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    The undulation between the squat and the deadlift becomes more important as we get stronger. It's not that you are "babying your squat" it's more that you are managing stress. The two lifts overlap and the squat is less sensitive to the effects of deadlifts because it doesn't start from a stationary position. So what typically happens is a heavy squat will fatigue the low back leaving the lifter unable to break his deadlifts off of the floor. So you want to really approach this like you would approach intermediate programming. We have heavy/light/medium days per lift but I find that it helps to treat the squat and the deadlift as one "collective lift." This isn't 100% true but useful for illustrating the point. Squat and deadlift stress overlap and both must be considered when programming either lift. So if you are squatting lighter to deadlift heavier you aren't detraining the squat, you are managing stress. When it comes time to peak the lifts they will both cooperate just fine.

    So my advice to you is take weight off of the squat and push the deadlift up. You may have to alternate rack pulls with deadlifts, haltings, or deficits (depending on which heavy floor pull you prefer). Haltings are the default recommendation here and they work just fine. The point is that the heavy squat is probably causing too much stress and your floor pull is >500 for reps so I would first lower the squat and if that doesn't work then break up the pull and move to a biweekly progression for your limit pull. Also, what is your height/weight/age/waist circumference?

  9. #29
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    Quote Originally Posted by Robert Santana View Post
    The undulation between the squat and the deadlift becomes more important as we get stronger. It's not that you are "babying your squat" it's more that you are managing stress. The two lifts overlap and the squat is less sensitive to the effects of deadlifts because it doesn't start from a stationary position. So what typically happens is a heavy squat will fatigue the low back leaving the lifter unable to break his deadlifts off of the floor. So you want to really approach this like you would approach intermediate programming. We have heavy/light/medium days per lift but I find that it helps to treat the squat and the deadlift as one "collective lift." This isn't 100% true but useful for illustrating the point. Squat and deadlift stress overlap and both must be considered when programming either lift. So if you are squatting lighter to deadlift heavier you aren't detraining the squat, you are managing stress. When it comes time to peak the lifts they will both cooperate just fine.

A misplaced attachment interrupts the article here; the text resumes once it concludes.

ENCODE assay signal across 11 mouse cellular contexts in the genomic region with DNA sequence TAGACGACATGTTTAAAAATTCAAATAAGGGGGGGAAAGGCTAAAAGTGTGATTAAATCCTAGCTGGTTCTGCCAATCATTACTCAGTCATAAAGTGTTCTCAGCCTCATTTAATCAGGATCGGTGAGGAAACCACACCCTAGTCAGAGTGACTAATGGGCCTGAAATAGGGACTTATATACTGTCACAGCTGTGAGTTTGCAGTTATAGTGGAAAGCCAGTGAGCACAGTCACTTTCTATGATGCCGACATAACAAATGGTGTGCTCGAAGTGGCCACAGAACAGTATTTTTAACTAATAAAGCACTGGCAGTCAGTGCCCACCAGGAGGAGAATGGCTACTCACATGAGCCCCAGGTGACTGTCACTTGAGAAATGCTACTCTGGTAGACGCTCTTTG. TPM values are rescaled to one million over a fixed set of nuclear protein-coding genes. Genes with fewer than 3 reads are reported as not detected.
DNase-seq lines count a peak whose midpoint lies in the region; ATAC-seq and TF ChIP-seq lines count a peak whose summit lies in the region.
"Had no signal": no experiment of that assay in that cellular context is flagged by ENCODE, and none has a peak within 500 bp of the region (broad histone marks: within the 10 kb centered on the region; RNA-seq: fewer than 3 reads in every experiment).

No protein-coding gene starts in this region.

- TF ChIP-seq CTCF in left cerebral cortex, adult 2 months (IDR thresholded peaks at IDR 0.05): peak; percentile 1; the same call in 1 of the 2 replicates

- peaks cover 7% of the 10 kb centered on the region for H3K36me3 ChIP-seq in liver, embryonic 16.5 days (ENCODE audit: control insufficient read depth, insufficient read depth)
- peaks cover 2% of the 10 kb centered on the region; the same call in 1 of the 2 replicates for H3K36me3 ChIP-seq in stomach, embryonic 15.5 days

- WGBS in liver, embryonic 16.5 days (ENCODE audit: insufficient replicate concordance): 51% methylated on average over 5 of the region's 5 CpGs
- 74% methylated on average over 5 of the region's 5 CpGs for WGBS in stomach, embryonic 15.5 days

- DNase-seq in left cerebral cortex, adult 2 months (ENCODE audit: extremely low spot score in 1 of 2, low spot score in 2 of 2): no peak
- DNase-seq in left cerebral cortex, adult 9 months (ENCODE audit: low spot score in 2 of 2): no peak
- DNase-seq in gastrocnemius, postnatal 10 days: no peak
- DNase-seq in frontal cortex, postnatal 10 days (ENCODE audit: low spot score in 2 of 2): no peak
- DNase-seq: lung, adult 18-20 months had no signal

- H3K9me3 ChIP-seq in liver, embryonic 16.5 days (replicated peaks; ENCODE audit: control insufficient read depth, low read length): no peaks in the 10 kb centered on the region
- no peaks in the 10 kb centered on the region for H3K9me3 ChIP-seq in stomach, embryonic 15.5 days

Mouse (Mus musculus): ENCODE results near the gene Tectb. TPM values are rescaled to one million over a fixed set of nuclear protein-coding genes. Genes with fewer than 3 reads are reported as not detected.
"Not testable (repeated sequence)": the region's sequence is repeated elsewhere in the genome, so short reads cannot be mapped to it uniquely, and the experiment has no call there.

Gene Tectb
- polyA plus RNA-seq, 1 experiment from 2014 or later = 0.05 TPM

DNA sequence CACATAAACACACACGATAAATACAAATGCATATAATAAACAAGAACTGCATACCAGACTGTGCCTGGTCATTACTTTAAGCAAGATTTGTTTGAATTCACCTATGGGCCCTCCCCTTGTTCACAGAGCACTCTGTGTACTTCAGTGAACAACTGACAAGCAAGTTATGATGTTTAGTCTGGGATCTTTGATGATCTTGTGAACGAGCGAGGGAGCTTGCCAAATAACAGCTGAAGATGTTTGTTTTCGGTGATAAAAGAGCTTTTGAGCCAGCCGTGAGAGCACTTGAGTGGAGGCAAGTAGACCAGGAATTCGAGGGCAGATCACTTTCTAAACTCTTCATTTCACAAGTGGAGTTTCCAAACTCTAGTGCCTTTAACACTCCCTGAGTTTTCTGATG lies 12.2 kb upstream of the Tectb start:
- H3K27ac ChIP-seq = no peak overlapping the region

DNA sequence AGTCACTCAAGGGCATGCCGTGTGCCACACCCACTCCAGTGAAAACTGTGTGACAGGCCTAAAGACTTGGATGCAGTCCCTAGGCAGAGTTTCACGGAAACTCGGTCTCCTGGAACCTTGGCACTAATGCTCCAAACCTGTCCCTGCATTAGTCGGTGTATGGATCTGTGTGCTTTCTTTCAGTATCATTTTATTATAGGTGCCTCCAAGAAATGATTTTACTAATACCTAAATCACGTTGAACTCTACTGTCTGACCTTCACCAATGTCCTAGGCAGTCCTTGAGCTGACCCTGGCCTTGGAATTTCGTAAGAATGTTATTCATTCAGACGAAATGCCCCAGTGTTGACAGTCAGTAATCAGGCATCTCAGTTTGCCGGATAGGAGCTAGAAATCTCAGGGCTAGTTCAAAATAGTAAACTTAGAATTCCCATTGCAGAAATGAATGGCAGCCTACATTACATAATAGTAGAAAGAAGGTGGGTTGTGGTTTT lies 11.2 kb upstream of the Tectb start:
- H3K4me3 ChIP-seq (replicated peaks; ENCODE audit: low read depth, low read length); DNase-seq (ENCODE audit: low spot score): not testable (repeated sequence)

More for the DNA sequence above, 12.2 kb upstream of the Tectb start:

So my advice to you is take weight off of the squat and push the deadlift up. You may have to alternate rack pulls with deadlifts, haltings, or deficits (depending on which heavy floor pull you prefer). Haltings are the default recommendation here and they work just fine. The point is that the heavy squat is probably causing too much stress and your floor pull is >500 for reps so I would first lower the squat and if that doesn't work then break up the pull and move to a biweekly progression for your limit pull. Also, what is your height/weight/age/waist circumference?
    6'
    ~265
    27 y/o
    42" Waist

    I was planning to start using a lighter squat day and get a heavier deadlift earlier in the week and moving towards a heavier squat with a moderate deadlift near the end of the week.
    My training is sometimes hindered by work/travel/overall stress from being a Collegiate S&C Coach that works 9-14 hr days. Some weeks I am able to get in 2 days, but a good majority I can get in 3 days.

  10. #30
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    Waistline may be a problem but not always depending on the musculature beneath. I would suggest remembering that the absolute load matters here. If you are squatting limit sets with 500 lb and your best deadlift is 500 lb for the same number of reps, chances are your deadlift won't go much further based on the situation you described. You'll have to push it up while keeping the squat lower in an effort to manage the stress so the back can do it's job in facilitating the pull off of the floor.